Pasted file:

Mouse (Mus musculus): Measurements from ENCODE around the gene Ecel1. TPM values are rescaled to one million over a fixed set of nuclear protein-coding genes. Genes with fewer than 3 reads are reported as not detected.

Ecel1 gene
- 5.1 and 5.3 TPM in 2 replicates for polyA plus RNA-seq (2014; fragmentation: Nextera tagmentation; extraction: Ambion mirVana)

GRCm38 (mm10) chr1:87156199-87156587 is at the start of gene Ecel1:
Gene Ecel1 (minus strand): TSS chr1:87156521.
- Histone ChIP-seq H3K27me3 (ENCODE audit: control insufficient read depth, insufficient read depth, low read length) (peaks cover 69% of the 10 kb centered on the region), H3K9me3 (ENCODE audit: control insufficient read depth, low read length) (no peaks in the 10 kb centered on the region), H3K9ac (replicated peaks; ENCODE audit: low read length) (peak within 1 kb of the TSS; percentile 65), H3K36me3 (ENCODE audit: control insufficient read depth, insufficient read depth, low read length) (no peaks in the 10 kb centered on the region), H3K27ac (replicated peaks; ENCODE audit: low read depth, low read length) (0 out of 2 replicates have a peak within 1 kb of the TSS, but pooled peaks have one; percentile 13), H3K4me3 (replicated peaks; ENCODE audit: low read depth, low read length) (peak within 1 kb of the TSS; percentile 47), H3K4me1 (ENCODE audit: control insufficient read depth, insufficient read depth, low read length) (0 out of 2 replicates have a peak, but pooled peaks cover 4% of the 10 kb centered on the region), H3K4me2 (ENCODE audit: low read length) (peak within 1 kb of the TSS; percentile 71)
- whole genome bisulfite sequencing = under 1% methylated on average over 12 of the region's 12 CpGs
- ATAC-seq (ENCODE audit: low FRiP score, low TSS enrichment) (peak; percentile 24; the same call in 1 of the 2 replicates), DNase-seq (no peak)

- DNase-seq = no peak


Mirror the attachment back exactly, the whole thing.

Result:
Mouse (Mus musculus): Measurements from ENCODE around the gene Ecel1. TPM values are rescaled to one million over a fixed set of nuclear protein-coding genes. Genes with fewer than 3 reads are reported as not detected.

Ecel1 gene
- 5.1 and 5.3 TPM in 2 replicates for polyA plus RNA-seq (2014; fragmentation: Nextera tagmentation; extraction: Ambion mirVana)

GRCm38 (mm10) chr1:87156199-87156587 is at the start of gene Ecel1:
Gene Ecel1 (minus strand): TSS chr1:87156521.
- Histone ChIP-seq H3K27me3 (ENCODE audit: control insufficient read depth, insufficient read depth, low read length) (peaks cover 69% of the 10 kb centered on the region), H3K9me3 (ENCODE audit: control insufficient read depth, low read length) (no peaks in the 10 kb centered on the region), H3K9ac (replicated peaks; ENCODE audit: low read length) (peak within 1 kb of the TSS; percentile 65), H3K36me3 (ENCODE audit: control insufficient read depth, insufficient read depth, low read length) (no peaks in the 10 kb centered on the region), H3K27ac (replicated peaks; ENCODE audit: low read depth, low read length) (0 out of 2 replicates have a peak within 1 kb of the TSS, but pooled peaks have one; percentile 13), H3K4me3 (replicated peaks; ENCODE audit: low read depth, low read length) (peak within 1 kb of the TSS; percentile 47), H3K4me1 (ENCODE audit: control insufficient read depth, insufficient read depth, low read length) (0 out of 2 replicates have a peak, but pooled peaks cover 4% of the 10 kb centered on the region), H3K4me2 (ENCODE audit: low read length) (peak within 1 kb of the TSS; percentile 71)
- whole genome bisulfite sequencing = under 1% methylated on average over 12 of the region's 12 CpGs
- ATAC-seq (ENCODE audit: low FRiP score, low TSS enrichment) (peak; percentile 24; the same call in 1 of the 2 replicates), DNase-seq (no peak)

- DNase-seq = no peak